Biodiversity: The Key to Our Survival
Updated: May 31
Today is the Global Day of Biological Diversity!
To celebrate and raise awareness, we want to provide a brief introduction to the topic of biodiversity and the current state of its conservation. I myself am currently working as an assistant in a project on biodiversity conservation in an international cooperation organisation. While this does not make me an expert on the topic, I would like to use this day to share some thoughts and things I have learned in the last year, and to shed light on specific topics that have been of interest to me.
Let's start by asking some fundamental questions: What is biodiversity, and how does it compare to the terms "nature" and "biological diversity"? And why is it so important?
Biodiversity is, in short, the variety of life on Earth. Scientifically, it includes diversity within species, between species, and of ecosystems. While its difference with the term "biological diversity" is easy (it's just the short form), there is a slight difference with the term "nature". Nature is used to describe all the existing systems created at the same time as the Earth, such as the sea, mountains, beaches, or the weather, while biodiversity refers to all living beings on Earth. Nature therefore includes, but describes more than, biodiversity.
A point that is often overlooked when talking or thinking about nature and biodiversity is humans. In Western discourse on nature, it is often referred to as something that is "pristine" or "untouched" by humans, and we may see ourselves as outside of nature. However, this is not the case by definition, and has created problems. For example, when protected areas are established to shield "nature" from humans, this is known as "fortress conservation" and has been the cause of many human rights abuses, especially against Indigenous Peoples in the name of "conservation". Instead, we should strive to live in harmony with nature and find ways to use its contributions in a sustainable and long-lasting way.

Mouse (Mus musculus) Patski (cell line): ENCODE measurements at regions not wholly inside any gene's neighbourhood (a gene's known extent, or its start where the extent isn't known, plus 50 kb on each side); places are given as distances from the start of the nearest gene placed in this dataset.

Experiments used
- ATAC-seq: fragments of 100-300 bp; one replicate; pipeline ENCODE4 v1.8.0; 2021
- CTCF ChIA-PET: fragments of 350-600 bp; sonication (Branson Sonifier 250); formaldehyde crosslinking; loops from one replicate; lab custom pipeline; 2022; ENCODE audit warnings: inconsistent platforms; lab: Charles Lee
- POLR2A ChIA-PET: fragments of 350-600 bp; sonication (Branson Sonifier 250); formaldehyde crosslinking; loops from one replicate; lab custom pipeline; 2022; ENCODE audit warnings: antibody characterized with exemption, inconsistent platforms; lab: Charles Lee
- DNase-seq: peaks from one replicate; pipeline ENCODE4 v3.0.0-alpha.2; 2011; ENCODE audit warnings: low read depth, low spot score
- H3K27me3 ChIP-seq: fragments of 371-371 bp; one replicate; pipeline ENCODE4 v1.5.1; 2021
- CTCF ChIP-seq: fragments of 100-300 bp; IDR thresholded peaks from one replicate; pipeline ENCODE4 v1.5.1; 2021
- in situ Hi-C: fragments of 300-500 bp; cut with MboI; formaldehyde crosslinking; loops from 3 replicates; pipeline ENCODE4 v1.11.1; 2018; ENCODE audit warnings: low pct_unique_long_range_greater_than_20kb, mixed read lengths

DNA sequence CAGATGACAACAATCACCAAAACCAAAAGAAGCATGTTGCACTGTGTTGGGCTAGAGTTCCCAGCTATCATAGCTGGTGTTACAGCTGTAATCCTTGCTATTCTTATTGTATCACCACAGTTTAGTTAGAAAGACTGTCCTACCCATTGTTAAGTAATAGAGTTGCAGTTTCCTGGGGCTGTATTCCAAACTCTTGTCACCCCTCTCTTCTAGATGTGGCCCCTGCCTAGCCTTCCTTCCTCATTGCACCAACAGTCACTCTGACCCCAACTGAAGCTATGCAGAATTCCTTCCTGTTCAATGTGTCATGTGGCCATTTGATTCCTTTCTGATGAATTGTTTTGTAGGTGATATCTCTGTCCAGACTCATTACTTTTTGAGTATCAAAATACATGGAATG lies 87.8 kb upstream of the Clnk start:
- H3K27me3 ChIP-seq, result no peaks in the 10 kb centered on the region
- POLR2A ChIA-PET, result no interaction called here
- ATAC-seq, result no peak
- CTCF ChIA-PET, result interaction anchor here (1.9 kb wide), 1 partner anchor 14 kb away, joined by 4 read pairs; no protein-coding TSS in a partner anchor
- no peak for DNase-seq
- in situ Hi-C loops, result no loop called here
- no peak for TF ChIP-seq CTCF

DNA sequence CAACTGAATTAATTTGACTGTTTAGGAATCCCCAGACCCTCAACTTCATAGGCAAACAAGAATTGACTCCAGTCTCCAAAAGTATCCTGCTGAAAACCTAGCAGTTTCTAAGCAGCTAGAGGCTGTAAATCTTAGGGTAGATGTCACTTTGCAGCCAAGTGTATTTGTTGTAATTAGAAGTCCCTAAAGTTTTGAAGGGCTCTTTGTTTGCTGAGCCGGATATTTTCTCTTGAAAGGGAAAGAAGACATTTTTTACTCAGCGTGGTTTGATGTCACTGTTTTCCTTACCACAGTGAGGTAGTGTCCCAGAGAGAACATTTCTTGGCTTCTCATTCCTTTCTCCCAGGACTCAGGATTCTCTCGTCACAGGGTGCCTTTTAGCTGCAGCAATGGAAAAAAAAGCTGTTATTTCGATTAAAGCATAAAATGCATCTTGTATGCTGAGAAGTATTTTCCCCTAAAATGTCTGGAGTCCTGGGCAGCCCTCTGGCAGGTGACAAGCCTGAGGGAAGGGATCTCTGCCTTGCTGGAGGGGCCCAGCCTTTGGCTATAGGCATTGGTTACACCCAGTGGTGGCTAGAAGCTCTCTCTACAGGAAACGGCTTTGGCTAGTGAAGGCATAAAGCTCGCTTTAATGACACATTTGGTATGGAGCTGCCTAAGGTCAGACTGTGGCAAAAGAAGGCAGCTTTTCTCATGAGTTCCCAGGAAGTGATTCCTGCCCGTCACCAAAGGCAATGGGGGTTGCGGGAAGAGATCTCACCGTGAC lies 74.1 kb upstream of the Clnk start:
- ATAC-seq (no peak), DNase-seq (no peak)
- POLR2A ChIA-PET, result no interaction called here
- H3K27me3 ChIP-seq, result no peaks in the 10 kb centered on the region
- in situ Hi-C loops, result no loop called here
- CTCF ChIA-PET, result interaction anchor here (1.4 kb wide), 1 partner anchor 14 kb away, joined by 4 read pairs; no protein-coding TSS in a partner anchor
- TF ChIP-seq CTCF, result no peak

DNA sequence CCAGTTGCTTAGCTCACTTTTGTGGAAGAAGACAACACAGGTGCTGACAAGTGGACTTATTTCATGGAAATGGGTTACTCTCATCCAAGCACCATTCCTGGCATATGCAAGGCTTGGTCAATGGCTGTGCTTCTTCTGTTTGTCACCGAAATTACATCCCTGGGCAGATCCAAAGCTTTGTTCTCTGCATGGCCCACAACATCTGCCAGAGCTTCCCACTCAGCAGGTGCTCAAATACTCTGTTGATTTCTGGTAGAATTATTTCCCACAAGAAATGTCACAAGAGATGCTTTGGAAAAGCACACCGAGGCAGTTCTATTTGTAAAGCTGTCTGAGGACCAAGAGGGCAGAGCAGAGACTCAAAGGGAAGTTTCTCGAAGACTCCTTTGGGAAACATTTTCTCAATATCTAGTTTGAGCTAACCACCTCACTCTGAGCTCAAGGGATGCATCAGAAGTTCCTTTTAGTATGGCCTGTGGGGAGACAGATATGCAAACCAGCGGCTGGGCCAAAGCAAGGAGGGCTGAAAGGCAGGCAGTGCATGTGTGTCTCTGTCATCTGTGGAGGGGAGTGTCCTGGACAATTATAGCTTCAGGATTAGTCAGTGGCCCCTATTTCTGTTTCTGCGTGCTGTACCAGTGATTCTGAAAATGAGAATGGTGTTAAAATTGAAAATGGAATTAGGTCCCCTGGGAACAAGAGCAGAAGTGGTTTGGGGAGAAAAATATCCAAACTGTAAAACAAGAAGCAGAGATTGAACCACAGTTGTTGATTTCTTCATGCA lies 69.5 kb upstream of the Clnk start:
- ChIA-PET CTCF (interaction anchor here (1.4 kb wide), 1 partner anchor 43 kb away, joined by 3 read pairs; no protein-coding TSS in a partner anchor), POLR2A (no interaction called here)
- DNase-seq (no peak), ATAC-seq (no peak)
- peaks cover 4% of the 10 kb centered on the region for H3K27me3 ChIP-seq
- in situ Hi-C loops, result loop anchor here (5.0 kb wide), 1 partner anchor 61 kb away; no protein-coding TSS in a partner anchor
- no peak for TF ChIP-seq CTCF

These ideas and how we view biodiversity are at the core of why it is so important. Even if you don't believe in an intrinsic value of nature, we as humans are part of this web of life and are therefore extremely dependent on it. We depend on nature for food, water, and the air we breathe, to name just a few basic things. However, biodiversity is in a deep crisis. Since 1970, wildlife populations have declined by a whopping 69%. One million species are under threat of extinction. This puts us at huge risk and threatens our livelihoods.
The climate and biodiversity crises are known as the "twin crises" for a reason: they are tightly linked and reinforce each other, and can therefore only be solved or mitigated together. Think of peatlands: highly biodiverse ecosystems and the largest terrestrial carbon storehouses. When they are drained, however, biodiversity diminishes and the carbon is released in huge amounts, harming both biodiversity and the climate, as well as working the other way around when they are rewetted. They are, in essence, one crisis, and it is crucial to think about and solve them together.
And of course, and this is to me probably the most fascinating aspect of this topic, is just how interconnected it is with social issues, from global injustices of historic responsibility to gender and racial injustices. Joan Carling, Executive Director of Indigenous Peoples Rights International (IPRI), summed up some of these linkages at a press conference at COP27: "As Indigenous Peoples, we protect 80% of biodiversity. But the reality on the ground is that we are facing different threats, including from climate actions. We cannot continue with this siloed approach to climate change and biodiversity loss. The respect and recognition of our rights is a prerequisite to address the two crises. We need to put Indigenous Peoples and rights holders also at the decision-making process. We need socially equitable solutions to climate change and biodiversity protection."
It is clear that to actually resolve these crises, we need systemic change that tackles the root causes of these inequalities together. The world's current framework on biodiversity is the Kunming-Montreal Global Biodiversity Framework (GBF), which was agreed upon in December 2022 at COP15. It has been praised as progressive compared to the previous Aichi targets (which all failed), for example in terms of ambition and safeguarding Indigenous rights. However, there has also been criticism, for example regarding the matter of finance and related global injustices, as well as a lack of really tackling root causes, for example in production and consumption patterns. It is still, at the moment, very much a framework on paper and only time will tell how its implementation will play out.
Our environmental crises call into question everything that is being done and how it is being done. Because we are, essentially, part of what is in crisis.